Selma and the Voting Rights Act of 1965

  • James A. Colaiaco


‘The die is cast’, said Burke Marshall, head of the Civil Rights Division of the Justice Department, to Selma, Alabama’s new Public Safety Director, Wilson Baker, in late November 1964. ‘They’re coming to Selma in January. They’ve already put too much work in on the project to turn back now’.1 Marshall relayed the answer he had received from Martin Luther King, Jr. after telephoning him in Atlanta. Baker had journeyed to Washington to plead with Marshall and Attorney General Robert Kennedy to convince King to cancel SCLC’s planned voting rights campaign in Selma. Toward the end of December, King and SCLC would accept a formal invitation from the Committee of Fifteen, representing all factions within Selma’s black community, to lead a drive to secure the right to vote. Black suffrage had been a major goal for King since 1957, when he led the Prayer Pilgrimage to Washington to demand the ballot. In 1960, SCLC inaugurated the Crusade for Citizenship, a voter registration drive in the South. Although the Civil Rights Act of 1964 dealt a lethal blow to segregation, it did not guarantee the constitutional right to vote. Having perfected the method of militant nonviolent direct action to a fine art, King and SCLC were now resolved to force the nation to confront the issue of suffrage for black Americans.


Federal Government Attorney General Federal Court Civil Disobedience Justice Department 
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  1. 1.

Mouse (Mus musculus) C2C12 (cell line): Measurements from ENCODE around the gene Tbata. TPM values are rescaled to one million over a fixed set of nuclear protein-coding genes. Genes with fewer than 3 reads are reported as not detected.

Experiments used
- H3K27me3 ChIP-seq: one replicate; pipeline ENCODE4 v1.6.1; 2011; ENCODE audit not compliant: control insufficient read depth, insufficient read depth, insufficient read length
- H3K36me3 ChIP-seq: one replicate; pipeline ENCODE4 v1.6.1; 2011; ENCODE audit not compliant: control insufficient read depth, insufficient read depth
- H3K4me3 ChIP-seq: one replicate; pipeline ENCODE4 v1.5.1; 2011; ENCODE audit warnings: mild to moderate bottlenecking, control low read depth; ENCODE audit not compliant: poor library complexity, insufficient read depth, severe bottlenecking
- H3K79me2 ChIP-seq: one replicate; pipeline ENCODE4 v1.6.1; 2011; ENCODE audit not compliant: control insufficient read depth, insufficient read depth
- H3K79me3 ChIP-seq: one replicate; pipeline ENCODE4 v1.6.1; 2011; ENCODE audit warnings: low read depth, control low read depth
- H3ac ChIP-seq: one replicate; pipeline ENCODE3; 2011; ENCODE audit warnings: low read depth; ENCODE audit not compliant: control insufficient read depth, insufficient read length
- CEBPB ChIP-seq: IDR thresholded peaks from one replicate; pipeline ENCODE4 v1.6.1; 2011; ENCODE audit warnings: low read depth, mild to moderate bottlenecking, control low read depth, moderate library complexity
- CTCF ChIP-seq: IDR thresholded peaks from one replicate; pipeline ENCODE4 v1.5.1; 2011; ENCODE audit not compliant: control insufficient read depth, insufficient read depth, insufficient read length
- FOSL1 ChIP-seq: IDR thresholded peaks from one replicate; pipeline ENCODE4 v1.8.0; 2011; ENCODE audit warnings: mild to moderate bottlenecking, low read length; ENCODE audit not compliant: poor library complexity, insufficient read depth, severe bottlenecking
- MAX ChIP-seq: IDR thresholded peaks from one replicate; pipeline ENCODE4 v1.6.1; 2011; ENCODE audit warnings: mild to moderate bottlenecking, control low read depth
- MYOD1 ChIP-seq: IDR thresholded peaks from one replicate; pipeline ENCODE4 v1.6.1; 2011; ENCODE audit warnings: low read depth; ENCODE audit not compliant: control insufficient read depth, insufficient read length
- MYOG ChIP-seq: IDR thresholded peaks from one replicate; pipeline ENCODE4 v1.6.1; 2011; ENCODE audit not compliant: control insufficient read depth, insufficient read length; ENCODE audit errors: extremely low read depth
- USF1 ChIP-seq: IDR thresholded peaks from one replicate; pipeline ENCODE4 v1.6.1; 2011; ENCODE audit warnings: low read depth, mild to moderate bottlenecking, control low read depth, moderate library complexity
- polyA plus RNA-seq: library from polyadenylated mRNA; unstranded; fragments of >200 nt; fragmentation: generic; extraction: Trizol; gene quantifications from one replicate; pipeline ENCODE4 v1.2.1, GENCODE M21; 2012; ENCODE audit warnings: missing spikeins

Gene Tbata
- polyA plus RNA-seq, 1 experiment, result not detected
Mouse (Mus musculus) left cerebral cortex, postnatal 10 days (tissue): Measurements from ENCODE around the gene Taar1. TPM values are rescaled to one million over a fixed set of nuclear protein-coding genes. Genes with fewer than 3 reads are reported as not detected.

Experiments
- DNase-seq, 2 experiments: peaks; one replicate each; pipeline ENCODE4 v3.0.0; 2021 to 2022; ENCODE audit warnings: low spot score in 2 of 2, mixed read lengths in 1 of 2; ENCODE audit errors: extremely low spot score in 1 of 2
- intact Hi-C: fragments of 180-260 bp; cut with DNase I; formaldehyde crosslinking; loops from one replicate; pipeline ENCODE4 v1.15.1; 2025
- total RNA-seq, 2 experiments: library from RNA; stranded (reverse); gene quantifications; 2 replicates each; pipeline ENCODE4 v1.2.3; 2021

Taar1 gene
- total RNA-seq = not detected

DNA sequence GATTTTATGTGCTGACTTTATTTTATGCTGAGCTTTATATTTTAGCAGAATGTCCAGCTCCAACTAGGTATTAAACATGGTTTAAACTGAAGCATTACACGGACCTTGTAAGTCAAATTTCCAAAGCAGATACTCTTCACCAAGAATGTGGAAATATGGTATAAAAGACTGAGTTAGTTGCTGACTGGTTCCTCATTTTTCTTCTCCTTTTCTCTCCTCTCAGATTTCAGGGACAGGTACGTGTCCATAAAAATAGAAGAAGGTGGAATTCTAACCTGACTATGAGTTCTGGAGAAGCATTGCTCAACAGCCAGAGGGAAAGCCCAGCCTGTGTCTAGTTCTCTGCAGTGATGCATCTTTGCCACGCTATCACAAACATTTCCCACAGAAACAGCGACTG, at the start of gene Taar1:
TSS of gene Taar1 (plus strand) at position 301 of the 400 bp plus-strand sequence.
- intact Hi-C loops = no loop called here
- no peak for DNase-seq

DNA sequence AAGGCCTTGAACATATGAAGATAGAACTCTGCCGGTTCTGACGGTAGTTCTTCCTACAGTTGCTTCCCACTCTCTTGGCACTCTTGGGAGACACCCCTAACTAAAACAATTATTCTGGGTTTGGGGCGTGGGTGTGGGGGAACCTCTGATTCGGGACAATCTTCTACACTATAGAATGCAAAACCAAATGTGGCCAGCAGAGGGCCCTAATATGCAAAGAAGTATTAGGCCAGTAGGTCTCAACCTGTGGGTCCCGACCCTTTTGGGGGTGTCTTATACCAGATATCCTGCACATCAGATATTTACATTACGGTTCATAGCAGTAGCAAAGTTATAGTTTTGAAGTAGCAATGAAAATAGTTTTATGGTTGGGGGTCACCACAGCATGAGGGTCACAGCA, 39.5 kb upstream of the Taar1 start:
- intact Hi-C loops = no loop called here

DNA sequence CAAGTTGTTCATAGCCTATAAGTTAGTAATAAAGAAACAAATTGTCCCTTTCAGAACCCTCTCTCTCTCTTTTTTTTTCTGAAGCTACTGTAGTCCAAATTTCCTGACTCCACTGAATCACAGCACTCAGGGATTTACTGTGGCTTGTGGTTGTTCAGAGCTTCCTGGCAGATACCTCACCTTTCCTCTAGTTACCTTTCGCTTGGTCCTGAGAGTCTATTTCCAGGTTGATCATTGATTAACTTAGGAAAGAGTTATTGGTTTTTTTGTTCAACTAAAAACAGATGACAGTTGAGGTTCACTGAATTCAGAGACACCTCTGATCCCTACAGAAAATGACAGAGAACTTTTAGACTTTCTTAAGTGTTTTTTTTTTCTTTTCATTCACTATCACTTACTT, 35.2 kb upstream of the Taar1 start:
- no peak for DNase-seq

Charles E. Fager, Selma 1965, (New York, 1974), p. 7.Google Scholar
  2. 2.
    James C. Harvey, Black Civil Rights During the Johnson Administration, (Jackson, Mississippi, 1973), p. 29.Google Scholar
  3. 6.
    David J. Garrow, Protest At Selma: Martin Luther King, Jr., and the Voting Rights Act of 1965 , (New Haven, Conn., 1978), p. 39.Google Scholar
  4. 47.
    Andrew Young’s statemend comes from the public television series, Eyes on the Prize: America’s Civil Rights Years, A Production of Blackside, Inc., (Boston, Massachusetts, 1986), Part Six, ‘Selma: The Bridge to Freedom’.Google Scholar
  5. 54.
    Burke Marshall, ‘The Protest Movement and the Law’, Virginia Law Review, 51 (1965), pp. 785–803.CrossRefGoogle Scholar
  6. 56.
    Frank M. Johnson, ‘Civil Disobedience and the Law’, Tulane Law Review, XLN, No. 1, (December 1969), p. 4.Google Scholar
  7. 57.
    Eric Goldman, The Tragedy of Lyndon Johnson, (New York, 1969), p. 315.Google Scholar

Copyright information

© James A. Colaiaco 1988

Authors and Affiliations

  • James A. Colaiaco
    • 1
  1. 1.BaldwinUSA

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